Title: Patron Saints of Nothing
Author: Randy Ribay
Pages: 319 pages
A powerful coming-of-age story about grief, guilt, and the risks a Filipino-American teenager takes to uncover the truth about his cousin’s murder.
Jay Reguero plans to spend the last semester of his senior year playing video games before heading to the University of Michigan in the fall. But when he discovers that his Filipino cousin Jun was murdered as part of President Duterte’s war on drugs, and no one in the family wants to talk about what happened, Jay travels to the Philippines to find out the real story.
Hoping to uncover more about Jun and the events that led to his death, Jay is forced to reckon with the many sides of his cousin before he can face the whole horrible truth — and the part he played in it.
As gripping as it is lyrical, Patron Saints of Nothing is a page-turning portrayal of the struggle to reconcile faith, family, and immigrant identity.
Thank you Kokila and PRH International for sending me an ARC in exchange of a review. With this, all the thoughts and opinion you will read are on my own.
Narrated in a single perspective, Patron Saints of Nothing is a timely relevant and eye opener about the beauty and ugly part of the Philippines. The story is about Jason, a Filipino-American who decided to travel to Philippines to find out about his cousin Jun’s death.
The first time that I stumble about the book on twitter I already knew that I will love it. And I was right, not just because I’m also Filipino same with the author and the protagonist but it is a book that will surely leave a significant mark on you.
Ribay wrote the plot in a manner that readers will surely grasp and devour what is happening in the story. It is in a way also where reader cannot predict what will happen next. Some topics that where discuss in the story are well research especially with the drugs. With regards of the other topic, the readers can easily understand it as Ribay wrote it perfectly.
The characters are well played wherein you will surely love and hate some of them. Despite Maning’s attitude towards Jay when they are touring around Manila, I came to the thinking that Maning in that scene is like a tour guide. A tour guide where he shows not only Jay but also the reader the rich history and culture of Philippines. It is where readers who are not Filipino be taught and persuaded to learn the beauty of Filipino history and culture. Mia’s relationship to Jay is one of the kind where it is not forced. It also show the trait of a Pinoy who help someone even if you just met the person and you really don’t know him/her.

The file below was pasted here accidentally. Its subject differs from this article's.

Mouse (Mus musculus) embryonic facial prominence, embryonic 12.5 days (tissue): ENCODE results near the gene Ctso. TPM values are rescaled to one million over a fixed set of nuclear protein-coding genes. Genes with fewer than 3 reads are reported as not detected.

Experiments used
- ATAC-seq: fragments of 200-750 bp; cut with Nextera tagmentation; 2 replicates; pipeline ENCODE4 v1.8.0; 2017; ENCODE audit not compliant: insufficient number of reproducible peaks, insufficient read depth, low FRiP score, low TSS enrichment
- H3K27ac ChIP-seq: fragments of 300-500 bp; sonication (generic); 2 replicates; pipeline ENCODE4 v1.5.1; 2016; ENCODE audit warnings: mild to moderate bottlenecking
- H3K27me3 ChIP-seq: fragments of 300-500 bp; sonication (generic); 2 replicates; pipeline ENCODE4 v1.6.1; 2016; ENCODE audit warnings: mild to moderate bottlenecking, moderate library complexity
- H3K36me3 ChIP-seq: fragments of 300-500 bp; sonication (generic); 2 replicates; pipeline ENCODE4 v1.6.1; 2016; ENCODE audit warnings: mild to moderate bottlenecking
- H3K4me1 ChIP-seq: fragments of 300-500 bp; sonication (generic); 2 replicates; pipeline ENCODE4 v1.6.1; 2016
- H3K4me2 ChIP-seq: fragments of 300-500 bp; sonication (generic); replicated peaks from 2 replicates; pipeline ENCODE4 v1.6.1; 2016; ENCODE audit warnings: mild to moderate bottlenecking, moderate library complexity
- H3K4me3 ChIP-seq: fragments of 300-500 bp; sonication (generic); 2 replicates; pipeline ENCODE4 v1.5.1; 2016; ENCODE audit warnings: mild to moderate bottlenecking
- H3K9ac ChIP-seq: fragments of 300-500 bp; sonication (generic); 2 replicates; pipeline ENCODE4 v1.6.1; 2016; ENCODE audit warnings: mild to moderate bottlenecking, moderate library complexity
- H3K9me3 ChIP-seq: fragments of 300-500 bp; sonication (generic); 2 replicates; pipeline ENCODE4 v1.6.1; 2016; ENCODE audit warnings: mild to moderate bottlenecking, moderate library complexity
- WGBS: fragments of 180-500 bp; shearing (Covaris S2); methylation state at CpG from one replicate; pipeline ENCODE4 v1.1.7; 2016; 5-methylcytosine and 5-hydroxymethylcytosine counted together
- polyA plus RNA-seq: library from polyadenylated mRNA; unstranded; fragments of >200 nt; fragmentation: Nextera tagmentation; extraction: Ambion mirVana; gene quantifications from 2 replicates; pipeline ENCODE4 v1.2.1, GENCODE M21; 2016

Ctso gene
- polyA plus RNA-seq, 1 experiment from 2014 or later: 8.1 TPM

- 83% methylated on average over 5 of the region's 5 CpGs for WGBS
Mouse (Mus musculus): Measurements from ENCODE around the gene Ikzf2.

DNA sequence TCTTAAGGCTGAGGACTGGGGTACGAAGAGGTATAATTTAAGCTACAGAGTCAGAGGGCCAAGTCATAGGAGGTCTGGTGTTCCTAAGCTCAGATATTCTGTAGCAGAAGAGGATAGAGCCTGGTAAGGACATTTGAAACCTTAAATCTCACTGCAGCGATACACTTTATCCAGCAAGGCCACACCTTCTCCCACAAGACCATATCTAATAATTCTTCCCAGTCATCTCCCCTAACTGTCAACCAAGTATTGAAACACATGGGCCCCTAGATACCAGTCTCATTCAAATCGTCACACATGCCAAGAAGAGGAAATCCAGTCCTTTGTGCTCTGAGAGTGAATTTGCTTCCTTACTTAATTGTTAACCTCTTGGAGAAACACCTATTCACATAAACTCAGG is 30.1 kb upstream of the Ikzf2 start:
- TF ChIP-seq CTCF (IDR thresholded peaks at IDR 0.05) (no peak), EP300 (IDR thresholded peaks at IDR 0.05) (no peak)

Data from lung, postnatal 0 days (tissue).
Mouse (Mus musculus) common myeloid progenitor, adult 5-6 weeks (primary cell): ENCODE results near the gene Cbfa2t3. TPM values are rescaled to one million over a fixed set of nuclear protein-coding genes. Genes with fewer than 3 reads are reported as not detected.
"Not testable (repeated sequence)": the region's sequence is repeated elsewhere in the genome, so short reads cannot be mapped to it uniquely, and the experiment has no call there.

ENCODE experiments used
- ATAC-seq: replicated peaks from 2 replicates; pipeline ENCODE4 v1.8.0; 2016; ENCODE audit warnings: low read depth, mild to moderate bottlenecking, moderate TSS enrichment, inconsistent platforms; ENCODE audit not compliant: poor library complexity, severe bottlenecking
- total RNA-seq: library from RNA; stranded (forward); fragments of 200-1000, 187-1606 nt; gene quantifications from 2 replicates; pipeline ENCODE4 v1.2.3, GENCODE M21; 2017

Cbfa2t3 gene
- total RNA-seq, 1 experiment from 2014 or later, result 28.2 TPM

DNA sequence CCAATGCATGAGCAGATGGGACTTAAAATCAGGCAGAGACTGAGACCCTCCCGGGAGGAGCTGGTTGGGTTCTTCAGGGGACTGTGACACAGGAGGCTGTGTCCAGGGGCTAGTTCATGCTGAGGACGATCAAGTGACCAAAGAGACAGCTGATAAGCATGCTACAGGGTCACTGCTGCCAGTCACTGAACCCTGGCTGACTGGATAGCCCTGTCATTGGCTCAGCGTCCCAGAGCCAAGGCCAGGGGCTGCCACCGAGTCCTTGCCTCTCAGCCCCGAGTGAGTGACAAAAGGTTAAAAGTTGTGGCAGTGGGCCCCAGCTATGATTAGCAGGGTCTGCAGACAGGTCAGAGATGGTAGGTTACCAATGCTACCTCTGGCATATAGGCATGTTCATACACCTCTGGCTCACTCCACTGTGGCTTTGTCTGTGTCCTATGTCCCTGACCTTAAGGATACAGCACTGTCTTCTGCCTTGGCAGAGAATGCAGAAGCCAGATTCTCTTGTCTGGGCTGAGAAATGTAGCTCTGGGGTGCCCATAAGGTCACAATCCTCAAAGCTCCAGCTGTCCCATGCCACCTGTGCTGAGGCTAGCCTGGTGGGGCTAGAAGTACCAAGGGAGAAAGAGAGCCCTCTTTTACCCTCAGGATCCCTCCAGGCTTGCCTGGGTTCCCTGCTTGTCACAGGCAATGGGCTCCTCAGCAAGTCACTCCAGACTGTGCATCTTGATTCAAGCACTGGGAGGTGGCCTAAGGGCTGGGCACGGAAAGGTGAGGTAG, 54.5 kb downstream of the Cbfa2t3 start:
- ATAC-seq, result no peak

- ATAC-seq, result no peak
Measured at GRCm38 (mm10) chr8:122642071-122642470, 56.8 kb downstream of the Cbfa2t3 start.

It is overwhelming that some of the parts of the story shows the tradition, culture and traits of every Filipino. You can also read some Tagalog words in the story like “Mano Po” where Pinoy are accustomed to do when meeting elderly people for their blessings and respect. The word “Po” is also introduced where in every Filipino used it after a sentence or part of the sentence as a sign of respect to the person you are talking to.
Regardless with the topic of drugs in the story, you can not deny that the Philippines have a positive side in every negative. You can see that not all people who are well fed and rich enough have the tendency to be successful or the one who will do good things. They are some things that we surely cannot foresee and prevent with. But I surely know that with a proper guidance, love, and support that we can get not just from our parents, siblings, relatives and friends can have a large impact on how we saw and do things in our lives.
With everything that happens in the story. I ask myself. I’m I a good citizen? I’m a Filipino enough? Do I really know our history? Is it enough that just because I live in my own country and speak the native language is utterly enough to say that I have done great and contributed well.
Patron Saints of Nothing is really an eye-opener for everyone to reconsider and do something relevant and good that will improve bot just yourself but the world you are walking.
So what are you waiting for, “GISING NA, PH”
5 OUT OF 5 STARS. I TOTALLY RECOMMEND IT.